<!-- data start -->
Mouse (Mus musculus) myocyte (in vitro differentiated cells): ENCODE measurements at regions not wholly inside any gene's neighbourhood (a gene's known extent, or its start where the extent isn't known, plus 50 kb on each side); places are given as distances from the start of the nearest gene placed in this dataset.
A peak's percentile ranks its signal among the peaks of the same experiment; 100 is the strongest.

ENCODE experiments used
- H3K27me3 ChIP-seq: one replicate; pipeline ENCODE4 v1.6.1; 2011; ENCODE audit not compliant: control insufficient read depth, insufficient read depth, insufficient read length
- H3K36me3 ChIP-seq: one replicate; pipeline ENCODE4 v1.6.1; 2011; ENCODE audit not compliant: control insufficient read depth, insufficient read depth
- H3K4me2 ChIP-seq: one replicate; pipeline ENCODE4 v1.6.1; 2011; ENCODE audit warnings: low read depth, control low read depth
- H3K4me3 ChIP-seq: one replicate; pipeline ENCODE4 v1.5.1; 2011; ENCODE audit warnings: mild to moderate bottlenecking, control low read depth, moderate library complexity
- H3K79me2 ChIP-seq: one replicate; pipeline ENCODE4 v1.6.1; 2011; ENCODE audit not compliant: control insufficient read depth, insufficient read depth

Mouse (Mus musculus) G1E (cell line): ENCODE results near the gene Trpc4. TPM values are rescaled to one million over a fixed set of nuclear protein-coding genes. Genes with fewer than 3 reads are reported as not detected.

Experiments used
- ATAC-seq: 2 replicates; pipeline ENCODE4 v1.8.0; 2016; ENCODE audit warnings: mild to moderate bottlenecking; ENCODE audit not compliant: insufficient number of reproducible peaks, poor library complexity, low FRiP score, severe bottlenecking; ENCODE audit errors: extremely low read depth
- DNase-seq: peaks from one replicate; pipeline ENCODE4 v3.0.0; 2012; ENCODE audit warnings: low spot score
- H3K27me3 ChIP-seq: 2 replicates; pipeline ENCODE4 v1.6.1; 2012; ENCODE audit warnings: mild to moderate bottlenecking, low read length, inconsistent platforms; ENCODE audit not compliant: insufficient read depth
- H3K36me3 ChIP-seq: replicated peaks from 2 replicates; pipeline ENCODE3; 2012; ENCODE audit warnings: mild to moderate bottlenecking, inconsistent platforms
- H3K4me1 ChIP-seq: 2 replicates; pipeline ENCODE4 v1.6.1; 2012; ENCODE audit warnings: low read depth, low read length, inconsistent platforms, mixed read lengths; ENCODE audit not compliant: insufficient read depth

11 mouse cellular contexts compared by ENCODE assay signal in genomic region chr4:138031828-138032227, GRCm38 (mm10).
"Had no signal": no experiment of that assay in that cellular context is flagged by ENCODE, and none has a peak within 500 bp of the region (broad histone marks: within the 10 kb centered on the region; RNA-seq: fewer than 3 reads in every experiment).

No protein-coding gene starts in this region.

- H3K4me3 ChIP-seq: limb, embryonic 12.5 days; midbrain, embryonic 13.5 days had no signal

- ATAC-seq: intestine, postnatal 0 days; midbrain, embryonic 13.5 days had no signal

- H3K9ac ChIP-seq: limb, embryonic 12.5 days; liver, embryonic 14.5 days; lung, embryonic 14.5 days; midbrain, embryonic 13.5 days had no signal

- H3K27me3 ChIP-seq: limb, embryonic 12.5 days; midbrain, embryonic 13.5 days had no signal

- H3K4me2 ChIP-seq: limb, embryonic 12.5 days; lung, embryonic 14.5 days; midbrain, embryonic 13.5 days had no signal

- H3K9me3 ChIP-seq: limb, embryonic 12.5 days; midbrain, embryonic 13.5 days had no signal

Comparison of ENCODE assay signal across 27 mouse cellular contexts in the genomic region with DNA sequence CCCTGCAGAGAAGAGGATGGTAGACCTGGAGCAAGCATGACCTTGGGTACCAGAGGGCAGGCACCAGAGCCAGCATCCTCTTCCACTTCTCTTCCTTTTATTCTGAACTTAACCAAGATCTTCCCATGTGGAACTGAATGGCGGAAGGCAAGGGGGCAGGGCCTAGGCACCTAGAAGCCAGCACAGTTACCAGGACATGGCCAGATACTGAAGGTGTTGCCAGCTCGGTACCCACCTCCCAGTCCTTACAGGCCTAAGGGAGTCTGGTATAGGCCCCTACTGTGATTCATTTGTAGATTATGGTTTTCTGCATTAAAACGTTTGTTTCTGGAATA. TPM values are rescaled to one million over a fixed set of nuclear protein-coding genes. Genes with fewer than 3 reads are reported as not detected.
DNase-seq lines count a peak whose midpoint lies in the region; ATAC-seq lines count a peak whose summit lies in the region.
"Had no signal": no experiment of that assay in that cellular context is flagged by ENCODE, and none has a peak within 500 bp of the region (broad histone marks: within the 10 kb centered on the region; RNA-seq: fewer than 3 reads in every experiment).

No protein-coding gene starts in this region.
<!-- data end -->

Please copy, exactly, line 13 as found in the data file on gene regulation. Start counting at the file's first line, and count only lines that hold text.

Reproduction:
- H3K27me3 ChIP-seq: 2 replicates; pipeline ENCODE4 v1.6.1; 2012; ENCODE audit warnings: mild to moderate bottlenecking, low read length, inconsistent platforms; ENCODE audit not compliant: insufficient read depth